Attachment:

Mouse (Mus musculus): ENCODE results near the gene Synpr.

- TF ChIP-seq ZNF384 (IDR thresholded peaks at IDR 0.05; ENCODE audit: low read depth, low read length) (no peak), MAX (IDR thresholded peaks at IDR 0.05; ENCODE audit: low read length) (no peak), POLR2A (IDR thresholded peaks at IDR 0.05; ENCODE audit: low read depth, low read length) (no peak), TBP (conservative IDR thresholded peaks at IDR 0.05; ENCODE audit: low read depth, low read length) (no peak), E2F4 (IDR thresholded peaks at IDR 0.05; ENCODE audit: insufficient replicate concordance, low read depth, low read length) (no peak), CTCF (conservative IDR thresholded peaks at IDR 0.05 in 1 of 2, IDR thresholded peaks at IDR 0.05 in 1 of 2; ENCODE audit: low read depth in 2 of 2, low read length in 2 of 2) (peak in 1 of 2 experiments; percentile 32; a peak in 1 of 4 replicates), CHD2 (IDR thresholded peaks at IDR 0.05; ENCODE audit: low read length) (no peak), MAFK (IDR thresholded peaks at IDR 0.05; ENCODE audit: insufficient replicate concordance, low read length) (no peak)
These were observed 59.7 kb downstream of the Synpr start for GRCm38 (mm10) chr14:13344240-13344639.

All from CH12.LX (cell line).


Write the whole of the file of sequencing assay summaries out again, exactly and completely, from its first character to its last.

Mouse (Mus musculus): ENCODE results near the gene Synpr.

- TF ChIP-seq ZNF384 (IDR thresholded peaks at IDR 0.05; ENCODE audit: low read depth, low read length) (no peak), MAX (IDR thresholded peaks at IDR 0.05; ENCODE audit: low read length) (no peak), POLR2A (IDR thresholded peaks at IDR 0.05; ENCODE audit: low read depth, low read length) (no peak), TBP (conservative IDR thresholded peaks at IDR 0.05; ENCODE audit: low read depth, low read length) (no peak), E2F4 (IDR thresholded peaks at IDR 0.05; ENCODE audit: insufficient replicate concordance, low read depth, low read length) (no peak), CTCF (conservative IDR thresholded peaks at IDR 0.05 in 1 of 2, IDR thresholded peaks at IDR 0.05 in 1 of 2; ENCODE audit: low read depth in 2 of 2, low read length in 2 of 2) (peak in 1 of 2 experiments; percentile 32; a peak in 1 of 4 replicates), CHD2 (IDR thresholded peaks at IDR 0.05; ENCODE audit: low read length) (no peak), MAFK (IDR thresholded peaks at IDR 0.05; ENCODE audit: insufficient replicate concordance, low read length) (no peak)
These were observed 59.7 kb downstream of the Synpr start for GRCm38 (mm10) chr14:13344240-13344639.

All from CH12.LX (cell line).